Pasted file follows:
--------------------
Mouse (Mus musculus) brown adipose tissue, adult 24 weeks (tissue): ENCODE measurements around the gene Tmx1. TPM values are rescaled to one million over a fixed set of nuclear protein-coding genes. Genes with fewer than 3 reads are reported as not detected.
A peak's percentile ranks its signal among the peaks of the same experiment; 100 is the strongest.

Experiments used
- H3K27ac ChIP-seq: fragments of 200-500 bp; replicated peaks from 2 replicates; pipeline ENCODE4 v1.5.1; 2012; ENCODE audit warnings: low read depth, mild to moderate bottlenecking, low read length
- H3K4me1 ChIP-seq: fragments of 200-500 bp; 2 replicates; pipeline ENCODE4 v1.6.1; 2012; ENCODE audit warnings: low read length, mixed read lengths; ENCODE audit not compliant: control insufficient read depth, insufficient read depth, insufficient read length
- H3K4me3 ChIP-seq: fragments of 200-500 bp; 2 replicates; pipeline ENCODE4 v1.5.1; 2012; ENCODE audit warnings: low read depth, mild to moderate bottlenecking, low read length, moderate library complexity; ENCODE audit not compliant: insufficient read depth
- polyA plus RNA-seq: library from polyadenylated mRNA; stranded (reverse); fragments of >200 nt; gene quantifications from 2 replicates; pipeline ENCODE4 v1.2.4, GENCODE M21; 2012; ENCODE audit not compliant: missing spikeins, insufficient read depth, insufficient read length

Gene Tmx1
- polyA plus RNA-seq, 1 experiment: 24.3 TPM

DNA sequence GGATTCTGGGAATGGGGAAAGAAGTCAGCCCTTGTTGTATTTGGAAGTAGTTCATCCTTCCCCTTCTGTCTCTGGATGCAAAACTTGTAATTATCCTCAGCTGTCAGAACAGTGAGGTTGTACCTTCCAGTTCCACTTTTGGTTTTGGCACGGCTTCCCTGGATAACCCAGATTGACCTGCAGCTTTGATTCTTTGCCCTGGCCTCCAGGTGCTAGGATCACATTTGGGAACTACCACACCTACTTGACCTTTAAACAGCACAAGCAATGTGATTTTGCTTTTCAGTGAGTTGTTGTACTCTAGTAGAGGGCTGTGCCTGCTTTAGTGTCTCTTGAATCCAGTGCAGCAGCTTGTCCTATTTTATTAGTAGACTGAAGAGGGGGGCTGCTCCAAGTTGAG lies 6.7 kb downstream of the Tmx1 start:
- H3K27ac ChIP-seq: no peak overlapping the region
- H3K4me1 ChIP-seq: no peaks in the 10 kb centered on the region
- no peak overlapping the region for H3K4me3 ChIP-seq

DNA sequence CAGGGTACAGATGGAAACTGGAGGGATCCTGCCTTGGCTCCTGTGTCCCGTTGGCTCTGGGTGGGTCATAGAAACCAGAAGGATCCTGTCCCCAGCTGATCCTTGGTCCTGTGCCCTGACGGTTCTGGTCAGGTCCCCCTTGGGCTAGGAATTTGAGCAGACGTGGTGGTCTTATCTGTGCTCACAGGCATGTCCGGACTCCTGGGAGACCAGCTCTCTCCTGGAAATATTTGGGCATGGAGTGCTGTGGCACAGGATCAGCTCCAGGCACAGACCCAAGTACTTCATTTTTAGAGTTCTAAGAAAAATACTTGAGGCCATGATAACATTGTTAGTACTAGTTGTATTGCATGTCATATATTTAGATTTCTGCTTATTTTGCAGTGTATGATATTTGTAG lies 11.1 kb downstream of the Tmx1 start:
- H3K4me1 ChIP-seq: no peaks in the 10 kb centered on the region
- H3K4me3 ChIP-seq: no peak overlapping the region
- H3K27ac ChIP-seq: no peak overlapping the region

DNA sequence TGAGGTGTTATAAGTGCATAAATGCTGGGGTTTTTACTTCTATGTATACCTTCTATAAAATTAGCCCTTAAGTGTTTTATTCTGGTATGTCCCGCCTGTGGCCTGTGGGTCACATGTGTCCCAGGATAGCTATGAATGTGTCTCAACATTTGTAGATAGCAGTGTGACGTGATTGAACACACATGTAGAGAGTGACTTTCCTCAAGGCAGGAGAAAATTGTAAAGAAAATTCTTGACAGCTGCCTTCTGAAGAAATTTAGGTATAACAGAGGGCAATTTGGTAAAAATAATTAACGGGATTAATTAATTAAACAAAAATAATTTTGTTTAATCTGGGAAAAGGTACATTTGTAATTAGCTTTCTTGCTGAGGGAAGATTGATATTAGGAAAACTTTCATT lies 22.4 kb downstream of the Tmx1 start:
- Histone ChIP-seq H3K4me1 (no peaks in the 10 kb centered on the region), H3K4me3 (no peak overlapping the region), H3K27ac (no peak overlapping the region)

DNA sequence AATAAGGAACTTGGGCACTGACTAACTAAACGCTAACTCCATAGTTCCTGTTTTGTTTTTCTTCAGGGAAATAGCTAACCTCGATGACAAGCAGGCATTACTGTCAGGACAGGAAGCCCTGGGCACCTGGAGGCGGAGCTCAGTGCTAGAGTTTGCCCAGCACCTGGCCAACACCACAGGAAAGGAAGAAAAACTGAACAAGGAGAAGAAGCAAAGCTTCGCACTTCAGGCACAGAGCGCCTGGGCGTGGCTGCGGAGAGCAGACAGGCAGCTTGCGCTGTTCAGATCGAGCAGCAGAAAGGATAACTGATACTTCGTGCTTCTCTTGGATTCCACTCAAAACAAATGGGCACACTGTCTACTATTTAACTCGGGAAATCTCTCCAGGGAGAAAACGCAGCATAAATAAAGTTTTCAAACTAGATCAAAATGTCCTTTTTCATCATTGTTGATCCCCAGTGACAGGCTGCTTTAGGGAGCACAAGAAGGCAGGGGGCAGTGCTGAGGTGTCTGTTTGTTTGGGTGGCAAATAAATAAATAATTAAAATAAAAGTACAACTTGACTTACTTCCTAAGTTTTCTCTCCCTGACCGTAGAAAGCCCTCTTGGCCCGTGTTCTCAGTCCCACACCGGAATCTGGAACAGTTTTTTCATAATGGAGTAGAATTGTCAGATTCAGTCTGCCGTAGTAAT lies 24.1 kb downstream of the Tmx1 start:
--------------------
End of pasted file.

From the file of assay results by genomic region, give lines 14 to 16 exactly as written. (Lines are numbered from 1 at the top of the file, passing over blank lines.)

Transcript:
DNA sequence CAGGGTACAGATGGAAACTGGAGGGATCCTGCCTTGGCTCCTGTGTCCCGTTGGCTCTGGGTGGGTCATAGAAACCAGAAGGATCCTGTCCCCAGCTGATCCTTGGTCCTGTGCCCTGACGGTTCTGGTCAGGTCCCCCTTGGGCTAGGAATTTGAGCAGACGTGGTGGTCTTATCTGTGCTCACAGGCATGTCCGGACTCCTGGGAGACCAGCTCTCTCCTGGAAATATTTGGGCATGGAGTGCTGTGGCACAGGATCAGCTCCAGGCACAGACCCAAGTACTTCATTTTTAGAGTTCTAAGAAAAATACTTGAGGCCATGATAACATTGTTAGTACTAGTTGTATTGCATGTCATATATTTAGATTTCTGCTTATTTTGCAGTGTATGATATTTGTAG lies 11.1 kb downstream of the Tmx1 start:
- H3K4me1 ChIP-seq: no peaks in the 10 kb centered on the region
- H3K4me3 ChIP-seq: no peak overlapping the region